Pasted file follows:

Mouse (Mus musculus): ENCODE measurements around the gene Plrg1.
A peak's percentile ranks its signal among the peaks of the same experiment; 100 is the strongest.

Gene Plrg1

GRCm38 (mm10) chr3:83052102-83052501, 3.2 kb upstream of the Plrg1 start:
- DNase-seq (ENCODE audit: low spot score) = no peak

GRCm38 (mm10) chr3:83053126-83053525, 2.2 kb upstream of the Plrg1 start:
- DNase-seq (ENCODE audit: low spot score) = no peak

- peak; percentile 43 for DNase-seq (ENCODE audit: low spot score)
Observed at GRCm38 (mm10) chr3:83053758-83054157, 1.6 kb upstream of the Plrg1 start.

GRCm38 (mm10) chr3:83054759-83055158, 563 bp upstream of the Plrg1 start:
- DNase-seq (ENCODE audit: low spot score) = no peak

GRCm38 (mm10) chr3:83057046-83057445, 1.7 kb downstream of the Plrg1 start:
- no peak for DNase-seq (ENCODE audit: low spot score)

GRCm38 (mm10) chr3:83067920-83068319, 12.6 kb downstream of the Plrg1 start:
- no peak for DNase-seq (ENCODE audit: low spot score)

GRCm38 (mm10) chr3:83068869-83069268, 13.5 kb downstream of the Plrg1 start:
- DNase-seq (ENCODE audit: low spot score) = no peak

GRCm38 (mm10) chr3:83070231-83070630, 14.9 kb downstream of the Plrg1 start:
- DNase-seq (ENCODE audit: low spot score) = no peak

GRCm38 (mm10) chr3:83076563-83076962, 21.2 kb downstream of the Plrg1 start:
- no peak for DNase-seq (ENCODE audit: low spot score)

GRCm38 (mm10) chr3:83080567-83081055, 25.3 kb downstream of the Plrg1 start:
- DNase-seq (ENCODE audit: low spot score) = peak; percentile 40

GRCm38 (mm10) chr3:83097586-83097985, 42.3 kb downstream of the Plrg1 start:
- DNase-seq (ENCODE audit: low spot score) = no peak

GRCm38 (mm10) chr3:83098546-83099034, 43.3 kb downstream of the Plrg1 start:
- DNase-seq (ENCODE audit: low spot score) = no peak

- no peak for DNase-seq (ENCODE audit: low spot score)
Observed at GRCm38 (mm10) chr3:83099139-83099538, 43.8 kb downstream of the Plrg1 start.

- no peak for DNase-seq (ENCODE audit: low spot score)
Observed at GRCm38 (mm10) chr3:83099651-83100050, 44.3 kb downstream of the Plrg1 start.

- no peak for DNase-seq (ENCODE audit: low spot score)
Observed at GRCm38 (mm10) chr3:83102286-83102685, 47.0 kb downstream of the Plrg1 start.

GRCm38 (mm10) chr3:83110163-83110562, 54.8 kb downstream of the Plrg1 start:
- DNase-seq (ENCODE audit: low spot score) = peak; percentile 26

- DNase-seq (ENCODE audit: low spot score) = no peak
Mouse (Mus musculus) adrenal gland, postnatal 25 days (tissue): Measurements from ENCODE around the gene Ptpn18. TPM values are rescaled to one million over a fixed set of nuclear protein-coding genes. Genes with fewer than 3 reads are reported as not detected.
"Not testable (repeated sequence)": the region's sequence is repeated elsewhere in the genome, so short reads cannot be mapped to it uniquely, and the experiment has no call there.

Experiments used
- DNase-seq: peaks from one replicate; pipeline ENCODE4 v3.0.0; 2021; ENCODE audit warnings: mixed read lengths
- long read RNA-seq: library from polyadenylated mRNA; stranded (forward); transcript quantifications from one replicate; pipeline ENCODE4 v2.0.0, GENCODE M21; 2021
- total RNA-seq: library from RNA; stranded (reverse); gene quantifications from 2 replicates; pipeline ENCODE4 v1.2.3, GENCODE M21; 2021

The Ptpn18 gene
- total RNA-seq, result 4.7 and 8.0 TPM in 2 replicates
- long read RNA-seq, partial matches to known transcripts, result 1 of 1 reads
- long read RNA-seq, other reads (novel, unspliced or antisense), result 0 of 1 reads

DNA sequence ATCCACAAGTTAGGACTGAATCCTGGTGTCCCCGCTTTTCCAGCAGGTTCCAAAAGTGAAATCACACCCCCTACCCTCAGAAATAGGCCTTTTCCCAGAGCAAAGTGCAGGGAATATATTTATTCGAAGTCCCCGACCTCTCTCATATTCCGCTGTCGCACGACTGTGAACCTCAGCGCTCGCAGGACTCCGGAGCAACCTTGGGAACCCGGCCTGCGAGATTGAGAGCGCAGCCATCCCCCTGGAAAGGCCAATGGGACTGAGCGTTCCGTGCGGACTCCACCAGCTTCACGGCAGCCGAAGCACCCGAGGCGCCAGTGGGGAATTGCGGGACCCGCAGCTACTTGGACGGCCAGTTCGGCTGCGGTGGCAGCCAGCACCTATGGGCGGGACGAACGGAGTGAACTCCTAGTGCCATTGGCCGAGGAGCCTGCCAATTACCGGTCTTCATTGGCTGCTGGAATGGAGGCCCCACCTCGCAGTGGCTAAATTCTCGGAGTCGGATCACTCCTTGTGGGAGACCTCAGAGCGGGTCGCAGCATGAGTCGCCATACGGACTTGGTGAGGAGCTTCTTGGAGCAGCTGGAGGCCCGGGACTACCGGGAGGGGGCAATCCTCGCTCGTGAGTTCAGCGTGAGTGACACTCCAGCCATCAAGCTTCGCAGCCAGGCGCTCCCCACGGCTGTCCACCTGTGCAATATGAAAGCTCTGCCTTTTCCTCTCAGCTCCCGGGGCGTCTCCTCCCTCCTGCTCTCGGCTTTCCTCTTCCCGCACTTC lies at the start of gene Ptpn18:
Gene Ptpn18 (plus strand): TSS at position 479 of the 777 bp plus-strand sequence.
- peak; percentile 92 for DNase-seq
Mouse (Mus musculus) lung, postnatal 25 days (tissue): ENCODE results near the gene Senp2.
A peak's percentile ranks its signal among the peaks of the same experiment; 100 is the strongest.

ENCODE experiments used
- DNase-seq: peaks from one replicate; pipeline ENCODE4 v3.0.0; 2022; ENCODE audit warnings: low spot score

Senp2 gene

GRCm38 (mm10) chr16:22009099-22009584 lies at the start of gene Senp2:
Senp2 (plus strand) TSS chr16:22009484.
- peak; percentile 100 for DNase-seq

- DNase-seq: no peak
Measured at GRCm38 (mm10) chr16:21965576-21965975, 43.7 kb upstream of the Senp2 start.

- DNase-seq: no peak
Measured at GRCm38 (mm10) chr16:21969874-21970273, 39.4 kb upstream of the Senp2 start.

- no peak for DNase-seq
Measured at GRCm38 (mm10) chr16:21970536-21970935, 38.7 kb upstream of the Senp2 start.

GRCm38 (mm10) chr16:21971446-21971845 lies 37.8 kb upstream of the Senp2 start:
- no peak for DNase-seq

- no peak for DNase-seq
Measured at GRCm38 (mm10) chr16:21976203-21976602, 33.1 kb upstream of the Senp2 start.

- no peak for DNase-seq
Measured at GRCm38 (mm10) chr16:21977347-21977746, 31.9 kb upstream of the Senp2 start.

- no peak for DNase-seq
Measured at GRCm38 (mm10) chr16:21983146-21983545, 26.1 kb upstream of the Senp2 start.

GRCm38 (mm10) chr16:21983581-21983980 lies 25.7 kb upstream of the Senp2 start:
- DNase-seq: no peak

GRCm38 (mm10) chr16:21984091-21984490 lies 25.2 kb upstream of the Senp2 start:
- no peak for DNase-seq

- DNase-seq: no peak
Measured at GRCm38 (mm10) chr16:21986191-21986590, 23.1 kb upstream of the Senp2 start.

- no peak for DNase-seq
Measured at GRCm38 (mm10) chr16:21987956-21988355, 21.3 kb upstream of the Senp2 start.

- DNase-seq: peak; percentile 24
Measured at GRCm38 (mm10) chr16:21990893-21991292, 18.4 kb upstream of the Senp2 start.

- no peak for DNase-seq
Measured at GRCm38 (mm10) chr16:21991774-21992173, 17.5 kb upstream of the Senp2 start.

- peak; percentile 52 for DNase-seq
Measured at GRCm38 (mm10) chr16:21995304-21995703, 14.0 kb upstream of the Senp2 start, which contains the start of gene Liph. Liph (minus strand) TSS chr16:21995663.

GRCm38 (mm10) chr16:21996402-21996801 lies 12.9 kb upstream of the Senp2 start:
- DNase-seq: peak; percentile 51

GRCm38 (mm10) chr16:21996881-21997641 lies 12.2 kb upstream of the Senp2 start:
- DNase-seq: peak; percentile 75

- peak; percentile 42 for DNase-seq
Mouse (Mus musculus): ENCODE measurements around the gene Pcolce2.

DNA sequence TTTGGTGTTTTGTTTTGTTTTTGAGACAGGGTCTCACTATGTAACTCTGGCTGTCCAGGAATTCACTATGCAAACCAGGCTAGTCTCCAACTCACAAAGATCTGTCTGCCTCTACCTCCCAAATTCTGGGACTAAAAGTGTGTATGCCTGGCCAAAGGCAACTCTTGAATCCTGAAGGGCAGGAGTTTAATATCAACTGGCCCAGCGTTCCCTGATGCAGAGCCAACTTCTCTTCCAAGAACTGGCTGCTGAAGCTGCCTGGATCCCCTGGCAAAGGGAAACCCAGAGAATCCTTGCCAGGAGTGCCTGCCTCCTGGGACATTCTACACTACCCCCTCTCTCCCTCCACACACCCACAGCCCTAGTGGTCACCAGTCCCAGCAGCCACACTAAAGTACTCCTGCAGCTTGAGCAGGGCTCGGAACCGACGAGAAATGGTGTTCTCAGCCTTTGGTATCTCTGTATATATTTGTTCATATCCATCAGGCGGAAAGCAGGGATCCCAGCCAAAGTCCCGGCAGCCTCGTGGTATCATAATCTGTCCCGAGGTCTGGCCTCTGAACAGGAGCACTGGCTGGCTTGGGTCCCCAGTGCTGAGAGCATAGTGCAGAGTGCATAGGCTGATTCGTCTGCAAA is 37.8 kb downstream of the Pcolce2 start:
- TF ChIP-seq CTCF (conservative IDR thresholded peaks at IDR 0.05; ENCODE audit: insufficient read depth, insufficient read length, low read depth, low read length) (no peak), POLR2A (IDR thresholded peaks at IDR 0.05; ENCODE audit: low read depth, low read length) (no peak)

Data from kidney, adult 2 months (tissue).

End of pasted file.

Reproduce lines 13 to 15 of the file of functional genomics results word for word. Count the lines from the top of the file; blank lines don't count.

- no peak for DNase-seq (ENCODE audit: low spot score)

GRCm38 (mm10) chr3:83067920-83068319, 12.6 kb downstream of the Plrg1 start:
- no peak for DNase-seq (ENCODE audit: low spot score)